Downward Dog with Deviants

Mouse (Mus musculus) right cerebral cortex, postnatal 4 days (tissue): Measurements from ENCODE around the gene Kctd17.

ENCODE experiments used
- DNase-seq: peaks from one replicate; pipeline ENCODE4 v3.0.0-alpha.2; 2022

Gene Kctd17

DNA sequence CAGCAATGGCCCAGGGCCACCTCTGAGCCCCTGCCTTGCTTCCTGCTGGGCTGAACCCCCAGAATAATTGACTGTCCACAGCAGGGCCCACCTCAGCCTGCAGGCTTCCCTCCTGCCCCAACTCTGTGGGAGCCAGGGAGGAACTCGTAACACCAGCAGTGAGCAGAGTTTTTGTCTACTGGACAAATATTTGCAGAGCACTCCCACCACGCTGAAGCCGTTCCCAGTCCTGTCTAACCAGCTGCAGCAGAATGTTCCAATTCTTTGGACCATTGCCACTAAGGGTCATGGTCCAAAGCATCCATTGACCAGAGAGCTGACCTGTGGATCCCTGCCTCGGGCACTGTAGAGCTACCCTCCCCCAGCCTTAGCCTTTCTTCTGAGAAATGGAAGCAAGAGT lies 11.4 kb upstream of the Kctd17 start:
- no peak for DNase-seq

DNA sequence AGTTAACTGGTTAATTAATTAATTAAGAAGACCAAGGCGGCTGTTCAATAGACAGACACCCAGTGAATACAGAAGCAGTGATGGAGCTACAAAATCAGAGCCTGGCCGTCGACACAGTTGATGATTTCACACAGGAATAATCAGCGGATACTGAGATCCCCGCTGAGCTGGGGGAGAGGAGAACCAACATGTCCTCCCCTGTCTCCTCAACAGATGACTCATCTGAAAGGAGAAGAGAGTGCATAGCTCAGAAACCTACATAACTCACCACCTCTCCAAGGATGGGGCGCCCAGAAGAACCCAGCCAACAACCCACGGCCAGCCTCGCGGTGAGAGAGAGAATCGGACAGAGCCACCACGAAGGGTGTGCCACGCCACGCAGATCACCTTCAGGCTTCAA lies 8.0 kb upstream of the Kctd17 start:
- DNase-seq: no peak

The following excerpt describes the interview process in the authors’ study, as well as the fluctuating moods and behaviors that many prisoners experience after beginning meditation and yoga. Farias and Wikholm discuss the dangerous effects that prisoners might have when they are too aware of their emotions, sharing a letter from an inmate. Downward Dog with Deviants – Yoga For Prisoners     The interview process was quite full on keen to get as many participants as we could, I would often interview several prisoners a day. The majority went very smoothly. All the prisoners were taking part voluntarily, and all of them wanted to do the yoga, so it’s probably not surprising that they were generally co-operative. Many also seemed to be pleased to have the opportunity to speak to a human being who wasn’t a prison officer or another prisoner, even if the conversations mostly involved me asking them about 200 closed questions regarding their mood and behavior. Only a couple of times did I find myself in an uncomfortable situation. Once, I had to halt an interview midway. All was going well until the prisoner thought that the question ‘How guilty have you felt over the last week, on a scale of one to five?’ implied that he was guilty of his offense. His response was aggressive, raising his voice and slamming his hands down on the table. When he had calmed down enough to give his answer, it was a very emphatic ‘1’ (‘not at all’). We continued for about three more questions until I had to ask: ‘How ashamed have you felt over the last week?’ The response this time was an angry tirade of denial and fury at the criminal justice system – and it was the only time during the interviews that I…

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